The “way-too-early” top 25 for the 2014 college football season by ESPN’s Mark Schlabach had Stanford at No. 4, just behind No. 3 Oregon. We asked football writers David Cohn, Do-Hyoung Park and Winston Shi: Is that too high, too low or just right for the Cardinal?
David: I may sound overly optimistic in my assessment, but I would argue that Stanford’s ranking is just right, given the potential of the young talent, particularly on the defensive side of the ball, as well as the overall strength of the Cardinal program.
While the Card may have to replace up to seven defensive starters in 2014, Stanford is fortunate to have several capable players, particularly in the linebacker corps, to step into the starting lineup. One such example is at one of the two outside linebacker positions, a spot previously held by Trent Murphy.
While Stanford may not be able to rely on a level of production that is remotely close to Murphy’s display this past season when he led the nation in sacks, rising senior Kevin Anderson proved that he can certainly hold down that position with his play in the 100th Rose Bowl Game. In addition, rising junior inside linebacker Blake Martinez has earned rave reviews for his performance in practice, and could serve as a capable replacement for graduating fifth-year senior Shayne Skov.
Secondly, Stanford’s No. 4 ranking in Schlabach’s poll reflects the progress that head coach David Shaw and former head coach Jim Harbaugh have had in producing a “football renaissance” on the Farm. Stanford now stands alone with four consecutive BCS bowl berths and two straight conference championships. If anything, the Card’s position, along with the likes of Alabama and Florida State, reflects that the Stanford program will continue to be a preeminent staple on the national landscape, regardless of who comes or goes.
Winston: I’ve often fumed at how Stanford never seems to get the love from the pundits and the polls. The common belief is that the Cardinal rarely gets the benefit of the doubt. But I can’t really say that, at least not right now.
Tellingly, the rankings from this season were also very favorable to Stanford given the circumstances. We all know how the polling game works. It’s all about the number of losses a team has. And pollers respect Stanford: Throughout the season, Stanford was consistently the top-ranked one-loss team, then the top-ranked two-loss team, and now the top-ranked three-loss team. Stanford even outranked equivalent-loss SEC teams, the first time that’s happened in recent memory. The Stanford brand, in short, is very strong.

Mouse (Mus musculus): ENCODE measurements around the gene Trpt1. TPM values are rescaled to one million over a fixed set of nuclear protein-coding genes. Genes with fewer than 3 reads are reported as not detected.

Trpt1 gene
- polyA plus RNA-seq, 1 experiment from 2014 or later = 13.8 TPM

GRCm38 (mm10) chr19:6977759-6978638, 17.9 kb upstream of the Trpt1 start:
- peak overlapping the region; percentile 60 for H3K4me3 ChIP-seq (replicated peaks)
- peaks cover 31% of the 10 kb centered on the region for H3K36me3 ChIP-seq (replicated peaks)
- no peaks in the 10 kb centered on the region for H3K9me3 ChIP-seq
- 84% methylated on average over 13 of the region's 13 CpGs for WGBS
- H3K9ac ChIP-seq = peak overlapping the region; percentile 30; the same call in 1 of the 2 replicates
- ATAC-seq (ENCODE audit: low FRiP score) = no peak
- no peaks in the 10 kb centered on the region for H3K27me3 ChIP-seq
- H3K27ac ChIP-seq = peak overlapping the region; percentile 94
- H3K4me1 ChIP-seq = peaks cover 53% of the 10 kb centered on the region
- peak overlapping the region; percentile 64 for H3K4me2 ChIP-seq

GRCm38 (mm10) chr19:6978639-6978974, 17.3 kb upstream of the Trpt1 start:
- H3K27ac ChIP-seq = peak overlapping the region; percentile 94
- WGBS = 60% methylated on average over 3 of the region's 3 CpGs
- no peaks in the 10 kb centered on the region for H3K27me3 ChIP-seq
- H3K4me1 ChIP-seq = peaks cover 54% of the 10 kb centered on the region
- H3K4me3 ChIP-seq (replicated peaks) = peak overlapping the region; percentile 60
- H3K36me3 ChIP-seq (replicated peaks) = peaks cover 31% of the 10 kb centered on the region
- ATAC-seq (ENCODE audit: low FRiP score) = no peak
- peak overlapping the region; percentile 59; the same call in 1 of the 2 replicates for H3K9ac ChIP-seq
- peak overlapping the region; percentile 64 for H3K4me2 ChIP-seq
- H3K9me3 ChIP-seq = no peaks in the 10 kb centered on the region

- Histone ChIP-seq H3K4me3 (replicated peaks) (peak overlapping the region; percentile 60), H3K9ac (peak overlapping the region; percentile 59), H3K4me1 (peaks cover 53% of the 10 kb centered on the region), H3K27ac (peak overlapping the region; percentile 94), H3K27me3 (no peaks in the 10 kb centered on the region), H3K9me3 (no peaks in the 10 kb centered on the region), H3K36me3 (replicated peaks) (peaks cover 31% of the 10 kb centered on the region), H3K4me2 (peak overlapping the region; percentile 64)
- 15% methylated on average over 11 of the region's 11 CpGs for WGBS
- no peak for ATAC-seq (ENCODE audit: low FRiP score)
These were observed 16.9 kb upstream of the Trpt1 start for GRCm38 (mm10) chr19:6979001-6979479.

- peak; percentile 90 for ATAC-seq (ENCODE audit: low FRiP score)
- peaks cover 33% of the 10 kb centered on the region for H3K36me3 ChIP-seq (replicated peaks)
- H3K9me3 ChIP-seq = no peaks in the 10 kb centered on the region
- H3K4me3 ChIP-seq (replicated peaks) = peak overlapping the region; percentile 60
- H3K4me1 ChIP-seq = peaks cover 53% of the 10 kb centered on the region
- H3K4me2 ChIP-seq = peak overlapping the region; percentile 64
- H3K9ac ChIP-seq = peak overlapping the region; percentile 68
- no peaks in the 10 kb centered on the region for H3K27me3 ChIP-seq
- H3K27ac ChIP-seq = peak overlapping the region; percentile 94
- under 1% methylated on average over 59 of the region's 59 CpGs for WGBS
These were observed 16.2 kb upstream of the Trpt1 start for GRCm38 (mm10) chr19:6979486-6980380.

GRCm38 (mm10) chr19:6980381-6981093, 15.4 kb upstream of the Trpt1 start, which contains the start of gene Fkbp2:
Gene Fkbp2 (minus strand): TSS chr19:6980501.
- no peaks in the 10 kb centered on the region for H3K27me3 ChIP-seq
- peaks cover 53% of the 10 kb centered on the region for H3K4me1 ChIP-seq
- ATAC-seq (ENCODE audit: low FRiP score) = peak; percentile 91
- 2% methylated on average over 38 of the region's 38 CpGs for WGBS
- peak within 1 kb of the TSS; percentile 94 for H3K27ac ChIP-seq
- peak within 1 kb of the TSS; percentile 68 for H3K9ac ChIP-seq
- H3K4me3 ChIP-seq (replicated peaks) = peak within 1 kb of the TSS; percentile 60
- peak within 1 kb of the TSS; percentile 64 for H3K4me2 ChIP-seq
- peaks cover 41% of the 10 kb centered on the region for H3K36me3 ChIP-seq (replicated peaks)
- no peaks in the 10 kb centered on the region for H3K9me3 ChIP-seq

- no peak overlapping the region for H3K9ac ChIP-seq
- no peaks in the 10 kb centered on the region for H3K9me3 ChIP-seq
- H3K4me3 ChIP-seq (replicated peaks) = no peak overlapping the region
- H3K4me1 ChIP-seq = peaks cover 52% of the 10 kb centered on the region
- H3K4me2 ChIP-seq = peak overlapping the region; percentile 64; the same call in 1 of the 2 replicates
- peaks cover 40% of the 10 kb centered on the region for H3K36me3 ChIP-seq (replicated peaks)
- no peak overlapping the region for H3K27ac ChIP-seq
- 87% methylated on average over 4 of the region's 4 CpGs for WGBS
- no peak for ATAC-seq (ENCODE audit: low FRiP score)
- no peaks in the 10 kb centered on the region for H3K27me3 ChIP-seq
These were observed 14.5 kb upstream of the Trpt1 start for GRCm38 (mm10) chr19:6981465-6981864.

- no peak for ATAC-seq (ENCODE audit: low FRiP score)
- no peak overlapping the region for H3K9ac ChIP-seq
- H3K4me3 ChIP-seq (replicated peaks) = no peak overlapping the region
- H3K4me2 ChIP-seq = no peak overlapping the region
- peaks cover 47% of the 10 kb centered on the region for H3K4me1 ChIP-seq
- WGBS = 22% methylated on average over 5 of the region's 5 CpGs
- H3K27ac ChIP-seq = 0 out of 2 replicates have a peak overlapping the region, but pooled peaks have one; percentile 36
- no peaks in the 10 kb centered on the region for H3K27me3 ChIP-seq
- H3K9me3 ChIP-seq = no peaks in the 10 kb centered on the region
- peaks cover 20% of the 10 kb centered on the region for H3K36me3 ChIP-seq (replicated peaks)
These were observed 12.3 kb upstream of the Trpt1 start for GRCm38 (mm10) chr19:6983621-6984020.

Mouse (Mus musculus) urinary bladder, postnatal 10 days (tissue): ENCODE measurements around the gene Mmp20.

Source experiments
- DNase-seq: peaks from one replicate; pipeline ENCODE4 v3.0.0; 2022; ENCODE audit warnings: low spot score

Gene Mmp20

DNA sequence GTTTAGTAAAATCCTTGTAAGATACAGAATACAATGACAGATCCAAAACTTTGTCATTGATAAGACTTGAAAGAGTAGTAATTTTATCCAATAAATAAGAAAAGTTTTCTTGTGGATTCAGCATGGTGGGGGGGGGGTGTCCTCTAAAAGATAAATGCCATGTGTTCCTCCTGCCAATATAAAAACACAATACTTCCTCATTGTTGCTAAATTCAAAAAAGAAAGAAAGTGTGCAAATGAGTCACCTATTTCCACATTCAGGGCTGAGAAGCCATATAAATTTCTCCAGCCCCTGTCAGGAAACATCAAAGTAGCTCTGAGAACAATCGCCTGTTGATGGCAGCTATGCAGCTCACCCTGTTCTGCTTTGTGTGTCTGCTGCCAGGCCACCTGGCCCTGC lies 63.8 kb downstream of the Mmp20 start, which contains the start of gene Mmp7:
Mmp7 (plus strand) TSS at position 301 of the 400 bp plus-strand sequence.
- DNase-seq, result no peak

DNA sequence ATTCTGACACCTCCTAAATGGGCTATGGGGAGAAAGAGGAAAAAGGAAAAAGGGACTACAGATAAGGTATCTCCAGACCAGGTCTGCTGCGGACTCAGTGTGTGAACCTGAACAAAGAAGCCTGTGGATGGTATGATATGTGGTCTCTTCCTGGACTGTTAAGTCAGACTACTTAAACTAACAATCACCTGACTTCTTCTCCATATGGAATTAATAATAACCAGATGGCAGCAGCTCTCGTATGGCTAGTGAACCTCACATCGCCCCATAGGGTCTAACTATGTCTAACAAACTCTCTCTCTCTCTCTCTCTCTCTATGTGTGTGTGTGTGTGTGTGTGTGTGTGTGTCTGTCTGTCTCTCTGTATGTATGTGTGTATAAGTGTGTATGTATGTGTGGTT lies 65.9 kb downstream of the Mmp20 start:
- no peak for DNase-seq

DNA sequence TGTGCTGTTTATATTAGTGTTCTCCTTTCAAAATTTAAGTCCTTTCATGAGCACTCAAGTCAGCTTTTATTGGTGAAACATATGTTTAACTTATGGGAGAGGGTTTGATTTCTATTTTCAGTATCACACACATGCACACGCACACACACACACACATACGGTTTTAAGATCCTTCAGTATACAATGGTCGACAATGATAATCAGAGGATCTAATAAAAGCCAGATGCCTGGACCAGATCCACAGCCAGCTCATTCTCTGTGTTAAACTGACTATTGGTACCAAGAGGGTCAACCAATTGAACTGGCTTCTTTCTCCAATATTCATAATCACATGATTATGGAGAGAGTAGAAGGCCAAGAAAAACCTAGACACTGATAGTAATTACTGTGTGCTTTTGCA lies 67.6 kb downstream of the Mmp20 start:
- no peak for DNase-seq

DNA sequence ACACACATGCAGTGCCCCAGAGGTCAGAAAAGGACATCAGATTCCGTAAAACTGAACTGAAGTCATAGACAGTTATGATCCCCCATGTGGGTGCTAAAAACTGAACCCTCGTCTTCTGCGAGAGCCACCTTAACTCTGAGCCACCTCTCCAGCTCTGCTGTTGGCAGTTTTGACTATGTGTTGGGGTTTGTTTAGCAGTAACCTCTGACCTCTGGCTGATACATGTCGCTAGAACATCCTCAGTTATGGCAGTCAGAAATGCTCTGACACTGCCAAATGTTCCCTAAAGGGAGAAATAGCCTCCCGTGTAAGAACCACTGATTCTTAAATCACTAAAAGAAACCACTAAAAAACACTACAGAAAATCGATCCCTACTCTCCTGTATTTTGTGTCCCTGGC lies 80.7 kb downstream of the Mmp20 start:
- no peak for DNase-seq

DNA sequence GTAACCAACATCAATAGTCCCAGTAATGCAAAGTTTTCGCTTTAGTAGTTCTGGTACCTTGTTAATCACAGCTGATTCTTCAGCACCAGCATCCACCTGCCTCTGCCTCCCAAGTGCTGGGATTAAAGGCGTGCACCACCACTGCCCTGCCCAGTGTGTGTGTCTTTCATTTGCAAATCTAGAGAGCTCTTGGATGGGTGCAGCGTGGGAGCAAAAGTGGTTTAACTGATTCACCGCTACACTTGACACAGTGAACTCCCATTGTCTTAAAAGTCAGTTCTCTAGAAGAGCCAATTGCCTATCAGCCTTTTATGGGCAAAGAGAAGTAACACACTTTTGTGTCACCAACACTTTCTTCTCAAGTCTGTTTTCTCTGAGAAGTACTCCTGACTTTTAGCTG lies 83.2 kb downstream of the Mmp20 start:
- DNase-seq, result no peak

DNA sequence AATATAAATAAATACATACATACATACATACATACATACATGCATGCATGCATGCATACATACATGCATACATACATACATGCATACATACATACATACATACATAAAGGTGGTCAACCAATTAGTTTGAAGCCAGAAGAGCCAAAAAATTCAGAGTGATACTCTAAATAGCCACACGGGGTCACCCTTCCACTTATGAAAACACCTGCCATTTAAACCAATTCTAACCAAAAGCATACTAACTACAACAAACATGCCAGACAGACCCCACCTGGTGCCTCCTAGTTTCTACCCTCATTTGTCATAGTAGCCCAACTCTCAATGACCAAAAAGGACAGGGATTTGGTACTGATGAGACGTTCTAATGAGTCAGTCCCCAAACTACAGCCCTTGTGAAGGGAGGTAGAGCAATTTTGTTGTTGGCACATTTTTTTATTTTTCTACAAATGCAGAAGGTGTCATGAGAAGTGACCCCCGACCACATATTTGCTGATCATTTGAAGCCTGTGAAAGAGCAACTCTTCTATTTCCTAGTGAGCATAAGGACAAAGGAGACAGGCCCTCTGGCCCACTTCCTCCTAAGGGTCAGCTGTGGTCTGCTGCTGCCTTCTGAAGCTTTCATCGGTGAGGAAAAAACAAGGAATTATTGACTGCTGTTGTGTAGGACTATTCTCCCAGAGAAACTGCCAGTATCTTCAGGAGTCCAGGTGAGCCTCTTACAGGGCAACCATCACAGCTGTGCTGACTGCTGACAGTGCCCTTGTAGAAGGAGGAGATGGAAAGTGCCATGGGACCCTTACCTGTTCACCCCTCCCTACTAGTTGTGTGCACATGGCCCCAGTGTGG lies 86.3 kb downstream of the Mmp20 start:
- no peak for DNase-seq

With two major outlets forecasting Stanford highly, it looks like Stanford is going to be a top-10 team in the preseason. Thinking about the playmakers Stanford needs to replace, I’m not sure I could personally justify a top-five ranking, and even a top-10 ranking would be a little questionable to me. Although Stanford’s recruiting has been very good and the Card has talent up and down the roster, the fact remains that head coach David Shaw is still going to have to replace some truly extraordinary players.
Still, Stanford has a track record of success, and every program cycles out its stars. I would hope that the coming recruiting class can produce some immediate contributors, but even with personnel losses, as the next season dawns, we’ll all be reminded that every other team on Stanford’s schedule is to some degree bemoaning the exact same thing.
Do: I’m personally taking these “way-too-early” top 25 rankings with a grain of salt because, well … they’re way too early. There are simply too many moving pieces right now in the college football world — coaching changes and players choosing whether or not to declare for the draft — to try and predict how each team will fare next season.
Heck, the media has a pretty bad track record in trying to predict rankings even after all of those moving pieces have come to rest in off-seasons past. Take this season, for instance. Only four of the teams ranked in the preseason AP top ten — Alabama, Oregon, South Carolina and Clemson — finished in the postseason top ten. Three of the final top-five teams in the nation — Auburn, Michigan State and Missouri — were unranked in the preseason.
We still have no idea whether key pieces to Stanford’s defense, like senior safety Ed Reynolds, senior defensive end Henry Anderson or senior linebacker A.J. Tarpley, are declaring for the draft or not. We don’t know how strong Louisville’s pursuit of defensive coordinator Derek Mason is. We don’t know who is filling the coaching void that former running backs coach Tavita Pritchard vacated after he was selected to replace the departed Mike Sanford. We don’t know how strong the rest of the Pac-12 will be with Steve Sarkisian shuffling his way to USC and Chris Petersen taking the reins in Washington.
Just so that I have a semblance of an actual answer to the prompt, I’m going to say that my gut instinct is that Stanford is too high, based on all of the talent that the team has already lost (and might lose in the next few weeks). But really, until all of the pieces come to rest, we can’t really know. And even when they do come to rest, we still won’t really know.
David Cohn, Winston Shi and Do-Hyoung Park are disappointed that they were not ranked in The Daily’s “way-too-early” top 25 for best Daily football players. Provide suggestions on how they can improve their skills at dmcohn ‘at’ Stanford.edu, wshi94 ‘at’ Stanford.edu and dpark027 ‘at’ Stanford.edu.